DNP Launches Plant-Derived Aluminum Vapor Deposition Film

Enhances biomass plastic high function packaging product lineup

Dai Nippon Printing Co., Ltd (DNP) is proud to announce yet another global first with the development of an aluminum vapor deposition film using plant-derived materials based polyethylene-telephthalate (PET). The new product will be launched from August 2014, as a packaging material for foods and daily necessities.

[New Product Features]

DNP is an active developer of a variety of packaging materials that take into consideration environmental burdens, sustainability and bio-diversity. As part of those efforts, in 2012 the Company developed a PET film using plant-derived raw materials, and in 2013 led the world in the development and mass-production of a plant-derived PET film that achieved high barrier attributes against oxygen and vapor, and also combined transparency. These products are now offered as packaging materials for foods.

The newly developed aluminum vapor deposition film not only maintains barrier attributes against oxygen and vapor, but also exhibits superior light blocking features. In addition to preventing the deterioration of the contents due to exposure to sunlight, fluorescent light and ultraviolet rays, the new product design gives expression to the luster of the aluminum, helping boost the appeal to consumers.

[Environmental Response and Rating of Biomass Plastic Packaging Materials]

DNP biomass plastic version is a product that maintains functionality similar to that of petroleum-derived film, even while reducing the use of petroleum by switching part of the raw materials to plant-derived materials. For example, PET film is used in the uppermost printing layer of packaging materials. The petroleum-derived ethylene glycol that accounts for approximately 30% of the raw materials has been switched out to sugar cane derived bioethanol, achieving a reduction in petroleum usage volume. Life Cycle Assessments (LCA) also quantitatively assess the reduction impact on the environmental burden, and it has been possible to achieve CO2 reductions of approximately 10% over the entire product lifetime compared to petroleum-derived PET.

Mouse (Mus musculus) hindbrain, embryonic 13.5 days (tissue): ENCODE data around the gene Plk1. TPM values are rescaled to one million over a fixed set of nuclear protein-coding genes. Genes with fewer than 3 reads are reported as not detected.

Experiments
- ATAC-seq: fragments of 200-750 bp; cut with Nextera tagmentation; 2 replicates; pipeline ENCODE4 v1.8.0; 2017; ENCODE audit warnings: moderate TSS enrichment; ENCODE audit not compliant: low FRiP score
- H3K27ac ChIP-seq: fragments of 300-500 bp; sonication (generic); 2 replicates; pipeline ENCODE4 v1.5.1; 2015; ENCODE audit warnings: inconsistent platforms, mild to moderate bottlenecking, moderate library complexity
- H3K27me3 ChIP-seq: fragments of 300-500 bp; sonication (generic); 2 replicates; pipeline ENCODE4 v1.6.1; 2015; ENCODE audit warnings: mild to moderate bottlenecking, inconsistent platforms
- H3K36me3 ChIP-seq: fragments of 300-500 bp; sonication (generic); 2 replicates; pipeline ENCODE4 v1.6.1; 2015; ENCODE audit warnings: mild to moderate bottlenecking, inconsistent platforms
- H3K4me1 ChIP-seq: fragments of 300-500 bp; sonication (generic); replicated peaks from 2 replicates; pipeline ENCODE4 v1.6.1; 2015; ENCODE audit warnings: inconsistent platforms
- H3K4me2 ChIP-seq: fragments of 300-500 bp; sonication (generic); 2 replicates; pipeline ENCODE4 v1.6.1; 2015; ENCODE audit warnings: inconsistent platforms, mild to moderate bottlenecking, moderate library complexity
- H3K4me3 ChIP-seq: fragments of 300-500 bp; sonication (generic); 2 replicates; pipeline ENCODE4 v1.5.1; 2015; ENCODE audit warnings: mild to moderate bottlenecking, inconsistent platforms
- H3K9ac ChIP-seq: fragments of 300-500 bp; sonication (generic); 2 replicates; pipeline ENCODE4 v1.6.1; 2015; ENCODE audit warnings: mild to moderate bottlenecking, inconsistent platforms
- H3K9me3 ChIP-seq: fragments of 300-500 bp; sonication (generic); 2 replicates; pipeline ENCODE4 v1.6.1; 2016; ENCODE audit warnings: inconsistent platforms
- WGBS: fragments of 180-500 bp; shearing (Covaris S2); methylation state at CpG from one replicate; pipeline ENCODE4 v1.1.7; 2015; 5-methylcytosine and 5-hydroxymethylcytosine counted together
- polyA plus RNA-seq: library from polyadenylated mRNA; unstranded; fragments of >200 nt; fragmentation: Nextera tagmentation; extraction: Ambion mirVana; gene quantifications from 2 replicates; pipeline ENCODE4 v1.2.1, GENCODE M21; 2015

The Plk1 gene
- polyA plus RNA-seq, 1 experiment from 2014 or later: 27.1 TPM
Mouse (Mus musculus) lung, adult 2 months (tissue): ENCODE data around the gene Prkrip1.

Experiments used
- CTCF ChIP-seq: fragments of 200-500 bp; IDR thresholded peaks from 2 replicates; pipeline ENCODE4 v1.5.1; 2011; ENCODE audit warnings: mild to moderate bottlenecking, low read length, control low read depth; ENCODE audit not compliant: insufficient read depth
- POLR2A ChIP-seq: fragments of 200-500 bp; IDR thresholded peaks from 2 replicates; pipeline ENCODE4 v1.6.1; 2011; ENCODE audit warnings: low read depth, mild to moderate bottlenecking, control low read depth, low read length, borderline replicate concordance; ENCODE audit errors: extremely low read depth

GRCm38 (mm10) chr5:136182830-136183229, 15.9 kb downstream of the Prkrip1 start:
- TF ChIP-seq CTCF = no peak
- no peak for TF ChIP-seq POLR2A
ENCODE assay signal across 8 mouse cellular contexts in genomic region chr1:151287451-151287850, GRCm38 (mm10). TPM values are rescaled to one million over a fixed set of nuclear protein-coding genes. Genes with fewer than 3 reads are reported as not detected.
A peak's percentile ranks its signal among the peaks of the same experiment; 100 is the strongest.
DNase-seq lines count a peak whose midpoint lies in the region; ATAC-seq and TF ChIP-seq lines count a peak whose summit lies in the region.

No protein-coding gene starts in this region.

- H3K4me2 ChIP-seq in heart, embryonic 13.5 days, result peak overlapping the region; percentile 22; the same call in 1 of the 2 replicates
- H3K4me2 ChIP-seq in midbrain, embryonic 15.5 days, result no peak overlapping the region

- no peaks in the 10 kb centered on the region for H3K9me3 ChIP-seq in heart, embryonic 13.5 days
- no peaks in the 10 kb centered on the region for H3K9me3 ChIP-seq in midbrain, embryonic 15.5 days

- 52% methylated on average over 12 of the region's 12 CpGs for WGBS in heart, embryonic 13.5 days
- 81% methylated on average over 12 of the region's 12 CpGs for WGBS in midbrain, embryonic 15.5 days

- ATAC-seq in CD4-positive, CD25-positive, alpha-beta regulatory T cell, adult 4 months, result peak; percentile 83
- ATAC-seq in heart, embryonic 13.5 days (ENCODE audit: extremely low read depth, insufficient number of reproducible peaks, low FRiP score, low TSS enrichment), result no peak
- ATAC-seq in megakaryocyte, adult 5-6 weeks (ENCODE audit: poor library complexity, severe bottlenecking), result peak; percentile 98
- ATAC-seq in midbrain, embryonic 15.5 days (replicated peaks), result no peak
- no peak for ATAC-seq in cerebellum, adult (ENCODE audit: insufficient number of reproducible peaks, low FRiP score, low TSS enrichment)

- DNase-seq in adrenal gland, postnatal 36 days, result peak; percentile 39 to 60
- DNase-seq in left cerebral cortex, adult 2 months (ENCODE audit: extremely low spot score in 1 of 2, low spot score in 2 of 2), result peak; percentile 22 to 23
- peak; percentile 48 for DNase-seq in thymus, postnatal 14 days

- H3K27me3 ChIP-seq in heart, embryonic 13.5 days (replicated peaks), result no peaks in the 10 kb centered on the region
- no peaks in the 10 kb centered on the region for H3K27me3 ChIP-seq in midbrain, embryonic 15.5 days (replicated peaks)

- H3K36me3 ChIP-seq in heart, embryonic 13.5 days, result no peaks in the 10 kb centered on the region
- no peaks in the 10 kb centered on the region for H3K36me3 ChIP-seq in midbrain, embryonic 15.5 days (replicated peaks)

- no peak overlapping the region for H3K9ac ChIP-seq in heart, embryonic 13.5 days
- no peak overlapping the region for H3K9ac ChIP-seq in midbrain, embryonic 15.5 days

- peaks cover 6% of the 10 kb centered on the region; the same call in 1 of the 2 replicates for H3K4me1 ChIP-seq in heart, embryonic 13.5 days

Such features are highly rated, and DNP' s PET film was a prize winner at the Japan Packaging Contest 2011 that provides broad-based recognition of materials, technology, environmental responses, designs and logistics of superior packaging. DNP plant-derived packaging material that uses transparent vapor deposition film was also awarded the 38th. Kinoshita Prize for Innovative New Packaging presented for distinguished achievements in packaging technology R&D, along with packaging rationalization, improvement and advancement.

[Biomass Plastic Packaging Materials Major Lineup]

DNP biomass plastic products boast a broad lineup that includes film, molded items, bottles and shrink labels. By combining multiple grades of products to match requirements, it will be possible to boost the ratio of vegetable derived raw materials.

* Case-by-case consultations held for spec designs such as those combining film and molded items.




Main Uses



PET Film

Flexible packaging including pouches for foods and daily necessities. (Printed layer).




A-PET Film

Molded plastic items for foods and daily necessities, and clear cases.


PET Bottle

PET beverage bottles.



PE Film

Flexible packaging including pouches for foods and daily necessities. (Innermost layer).

Molded item


Molded plastic items for foods and daily necessities.



Shrink Label (PLA)

Shrink labels for PET beverage bottles.

Molded item


Molded plastic items for foods and daily necessities.

[Looking Ahead]

DNP plans to take the packaging materials presently provided to manufacturers of foods, beverages, and daily necessities, and as far as possible, switch these out to biomass plastic. As great interest has also been expressed from overseas food and daily necessities makers, the Company will also actively promote overseas expansion. Also, in addition to continued cost cutting efforts to bring the new film into line with costs for petroleum derived film, DNP will also utilize the new materials in packaging materials with a broad range of formats, including paper containers and molded items, promoting the spread of biomass plastics.

DNP aims for sales of 10 billion yen in fiscal year 2016 from packaging materials using biomass plastic.


* Product prices, specification and service contents mentioned in this news release are current as of the date of publication. They may be changed at any time without notice.